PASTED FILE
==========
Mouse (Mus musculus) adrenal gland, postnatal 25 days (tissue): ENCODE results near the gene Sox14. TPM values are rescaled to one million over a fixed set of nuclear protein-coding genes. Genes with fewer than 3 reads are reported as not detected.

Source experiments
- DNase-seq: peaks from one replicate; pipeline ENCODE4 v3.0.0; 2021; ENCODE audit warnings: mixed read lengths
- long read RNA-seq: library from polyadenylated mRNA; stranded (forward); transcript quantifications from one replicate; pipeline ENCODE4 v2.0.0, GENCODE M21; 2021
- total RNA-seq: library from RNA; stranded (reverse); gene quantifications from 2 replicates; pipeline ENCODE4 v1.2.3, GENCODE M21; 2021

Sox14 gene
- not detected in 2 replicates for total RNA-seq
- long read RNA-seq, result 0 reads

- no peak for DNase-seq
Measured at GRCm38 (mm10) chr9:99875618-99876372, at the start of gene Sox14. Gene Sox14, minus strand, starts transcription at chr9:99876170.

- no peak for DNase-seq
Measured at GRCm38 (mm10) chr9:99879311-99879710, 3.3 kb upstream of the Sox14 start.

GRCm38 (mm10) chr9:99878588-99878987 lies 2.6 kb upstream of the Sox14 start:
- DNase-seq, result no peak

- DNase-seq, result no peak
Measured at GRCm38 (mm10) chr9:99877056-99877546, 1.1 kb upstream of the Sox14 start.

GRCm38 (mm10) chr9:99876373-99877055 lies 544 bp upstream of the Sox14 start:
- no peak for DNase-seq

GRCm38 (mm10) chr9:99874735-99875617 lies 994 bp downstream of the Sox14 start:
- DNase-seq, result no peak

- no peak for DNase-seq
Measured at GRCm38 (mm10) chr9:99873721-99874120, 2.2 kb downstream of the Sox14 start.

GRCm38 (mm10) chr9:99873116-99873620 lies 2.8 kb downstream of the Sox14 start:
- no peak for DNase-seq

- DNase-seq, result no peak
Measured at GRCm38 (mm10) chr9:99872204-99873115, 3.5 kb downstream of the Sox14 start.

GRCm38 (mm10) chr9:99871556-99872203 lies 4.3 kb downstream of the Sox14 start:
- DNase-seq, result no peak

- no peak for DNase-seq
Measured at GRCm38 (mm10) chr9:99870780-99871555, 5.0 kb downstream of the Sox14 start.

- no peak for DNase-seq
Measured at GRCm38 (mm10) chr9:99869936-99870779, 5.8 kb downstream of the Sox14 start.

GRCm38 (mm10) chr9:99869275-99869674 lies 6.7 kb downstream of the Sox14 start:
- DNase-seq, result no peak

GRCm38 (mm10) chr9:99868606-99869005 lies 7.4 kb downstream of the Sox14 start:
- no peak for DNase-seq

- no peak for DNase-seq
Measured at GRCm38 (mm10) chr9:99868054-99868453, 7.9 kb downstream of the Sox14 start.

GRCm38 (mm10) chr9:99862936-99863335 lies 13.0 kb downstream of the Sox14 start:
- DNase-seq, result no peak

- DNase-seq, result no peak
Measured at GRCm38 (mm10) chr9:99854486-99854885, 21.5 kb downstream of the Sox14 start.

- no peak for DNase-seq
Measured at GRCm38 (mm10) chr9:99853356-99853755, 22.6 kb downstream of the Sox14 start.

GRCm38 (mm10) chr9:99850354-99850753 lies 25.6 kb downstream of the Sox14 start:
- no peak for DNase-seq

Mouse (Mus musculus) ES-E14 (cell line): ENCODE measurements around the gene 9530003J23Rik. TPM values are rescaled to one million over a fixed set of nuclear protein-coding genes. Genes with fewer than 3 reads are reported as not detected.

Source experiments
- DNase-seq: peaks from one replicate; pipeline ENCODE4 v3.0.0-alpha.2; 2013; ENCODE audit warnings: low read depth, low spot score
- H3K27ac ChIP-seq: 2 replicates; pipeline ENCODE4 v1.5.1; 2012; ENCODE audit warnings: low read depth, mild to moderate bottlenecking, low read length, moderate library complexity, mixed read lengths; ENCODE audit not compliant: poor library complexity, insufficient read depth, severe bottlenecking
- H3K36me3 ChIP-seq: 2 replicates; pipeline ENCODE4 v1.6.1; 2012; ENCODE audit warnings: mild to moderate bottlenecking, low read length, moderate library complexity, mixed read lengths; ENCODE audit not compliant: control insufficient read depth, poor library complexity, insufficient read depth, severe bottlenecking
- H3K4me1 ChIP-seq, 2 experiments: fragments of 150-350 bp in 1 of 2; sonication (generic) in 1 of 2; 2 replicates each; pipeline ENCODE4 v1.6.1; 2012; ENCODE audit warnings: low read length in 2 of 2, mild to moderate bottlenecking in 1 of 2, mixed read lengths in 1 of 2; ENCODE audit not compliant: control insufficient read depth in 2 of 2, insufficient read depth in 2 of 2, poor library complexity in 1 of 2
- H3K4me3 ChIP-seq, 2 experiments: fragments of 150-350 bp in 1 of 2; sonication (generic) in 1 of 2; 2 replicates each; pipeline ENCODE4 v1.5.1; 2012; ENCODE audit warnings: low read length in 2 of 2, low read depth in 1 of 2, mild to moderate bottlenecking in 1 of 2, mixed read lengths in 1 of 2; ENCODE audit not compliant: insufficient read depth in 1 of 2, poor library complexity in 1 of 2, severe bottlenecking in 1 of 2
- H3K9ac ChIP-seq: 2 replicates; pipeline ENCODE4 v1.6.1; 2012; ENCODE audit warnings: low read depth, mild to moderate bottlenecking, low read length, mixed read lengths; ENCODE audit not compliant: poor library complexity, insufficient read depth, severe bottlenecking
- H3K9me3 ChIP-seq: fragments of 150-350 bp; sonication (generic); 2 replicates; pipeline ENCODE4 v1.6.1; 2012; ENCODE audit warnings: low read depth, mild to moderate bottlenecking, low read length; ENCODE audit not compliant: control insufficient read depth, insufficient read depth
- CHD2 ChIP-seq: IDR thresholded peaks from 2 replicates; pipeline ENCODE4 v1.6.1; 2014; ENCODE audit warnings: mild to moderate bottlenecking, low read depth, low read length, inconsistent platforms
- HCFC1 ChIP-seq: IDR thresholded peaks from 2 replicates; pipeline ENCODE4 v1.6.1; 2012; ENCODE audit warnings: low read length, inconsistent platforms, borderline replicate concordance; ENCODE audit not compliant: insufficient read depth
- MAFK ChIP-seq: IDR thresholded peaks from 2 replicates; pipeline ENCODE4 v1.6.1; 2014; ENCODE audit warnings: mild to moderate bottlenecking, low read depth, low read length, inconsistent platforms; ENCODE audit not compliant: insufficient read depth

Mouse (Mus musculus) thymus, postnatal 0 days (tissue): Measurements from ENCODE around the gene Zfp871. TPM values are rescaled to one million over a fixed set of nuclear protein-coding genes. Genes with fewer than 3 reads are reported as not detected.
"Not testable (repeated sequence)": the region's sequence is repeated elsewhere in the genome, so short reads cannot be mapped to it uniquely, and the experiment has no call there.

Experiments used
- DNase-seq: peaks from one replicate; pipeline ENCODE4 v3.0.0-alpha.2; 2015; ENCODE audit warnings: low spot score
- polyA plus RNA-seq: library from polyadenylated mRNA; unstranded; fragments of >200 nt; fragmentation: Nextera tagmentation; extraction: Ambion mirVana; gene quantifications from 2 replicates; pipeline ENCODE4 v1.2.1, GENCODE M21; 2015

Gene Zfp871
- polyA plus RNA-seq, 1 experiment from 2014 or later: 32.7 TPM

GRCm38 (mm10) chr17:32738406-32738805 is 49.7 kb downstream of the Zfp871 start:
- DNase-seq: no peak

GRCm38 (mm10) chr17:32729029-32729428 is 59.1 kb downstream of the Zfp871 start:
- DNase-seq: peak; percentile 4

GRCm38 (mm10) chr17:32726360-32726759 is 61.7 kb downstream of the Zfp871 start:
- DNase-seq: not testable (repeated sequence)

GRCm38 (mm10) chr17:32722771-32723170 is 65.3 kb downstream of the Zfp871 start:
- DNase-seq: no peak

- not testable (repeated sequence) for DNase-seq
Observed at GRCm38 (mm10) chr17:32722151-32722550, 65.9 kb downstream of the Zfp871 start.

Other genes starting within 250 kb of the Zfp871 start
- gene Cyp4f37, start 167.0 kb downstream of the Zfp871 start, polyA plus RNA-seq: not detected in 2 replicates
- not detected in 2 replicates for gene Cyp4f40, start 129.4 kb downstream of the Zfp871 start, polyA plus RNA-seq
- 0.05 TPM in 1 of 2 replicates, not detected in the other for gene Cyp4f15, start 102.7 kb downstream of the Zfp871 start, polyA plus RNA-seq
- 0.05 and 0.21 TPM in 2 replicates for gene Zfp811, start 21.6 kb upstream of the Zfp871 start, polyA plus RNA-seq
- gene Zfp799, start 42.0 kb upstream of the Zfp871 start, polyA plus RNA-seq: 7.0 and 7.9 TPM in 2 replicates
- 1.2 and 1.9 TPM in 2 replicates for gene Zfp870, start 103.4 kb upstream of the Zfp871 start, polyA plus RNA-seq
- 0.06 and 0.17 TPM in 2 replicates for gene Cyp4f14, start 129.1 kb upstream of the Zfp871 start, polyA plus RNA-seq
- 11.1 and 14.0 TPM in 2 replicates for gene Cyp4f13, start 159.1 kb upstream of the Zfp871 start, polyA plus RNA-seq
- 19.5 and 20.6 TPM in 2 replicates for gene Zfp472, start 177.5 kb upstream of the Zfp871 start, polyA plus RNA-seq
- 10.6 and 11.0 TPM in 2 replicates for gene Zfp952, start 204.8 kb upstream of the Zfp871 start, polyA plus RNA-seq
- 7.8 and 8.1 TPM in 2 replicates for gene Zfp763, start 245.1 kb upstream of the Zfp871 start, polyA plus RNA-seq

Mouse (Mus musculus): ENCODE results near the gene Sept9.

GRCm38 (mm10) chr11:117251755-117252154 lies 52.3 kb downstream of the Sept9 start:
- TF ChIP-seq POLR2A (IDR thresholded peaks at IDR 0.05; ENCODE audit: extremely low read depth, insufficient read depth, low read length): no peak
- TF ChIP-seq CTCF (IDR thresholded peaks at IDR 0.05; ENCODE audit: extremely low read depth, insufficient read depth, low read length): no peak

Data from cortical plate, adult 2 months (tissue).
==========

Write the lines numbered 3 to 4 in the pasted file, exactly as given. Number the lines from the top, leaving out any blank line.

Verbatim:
- DNase-seq: peaks from one replicate; pipeline ENCODE4 v3.0.0; 2021; ENCODE audit warnings: mixed read lengths
- long read RNA-seq: library from polyadenylated mRNA; stranded (forward); transcript quantifications from one replicate; pipeline ENCODE4 v2.0.0, GENCODE M21; 2021